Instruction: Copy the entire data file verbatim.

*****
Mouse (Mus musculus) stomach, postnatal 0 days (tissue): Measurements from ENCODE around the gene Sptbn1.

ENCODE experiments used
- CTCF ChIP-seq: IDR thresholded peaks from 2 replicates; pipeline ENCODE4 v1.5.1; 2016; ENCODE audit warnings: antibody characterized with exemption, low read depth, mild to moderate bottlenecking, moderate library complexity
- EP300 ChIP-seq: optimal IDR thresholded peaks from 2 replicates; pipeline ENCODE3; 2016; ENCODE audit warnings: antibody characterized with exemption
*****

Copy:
Mouse (Mus musculus) stomach, postnatal 0 days (tissue): Measurements from ENCODE around the gene Sptbn1.

ENCODE experiments used
- CTCF ChIP-seq: IDR thresholded peaks from 2 replicates; pipeline ENCODE4 v1.5.1; 2016; ENCODE audit warnings: antibody characterized with exemption, low read depth, mild to moderate bottlenecking, moderate library complexity
- EP300 ChIP-seq: optimal IDR thresholded peaks from 2 replicates; pipeline ENCODE3; 2016; ENCODE audit warnings: antibody characterized with exemption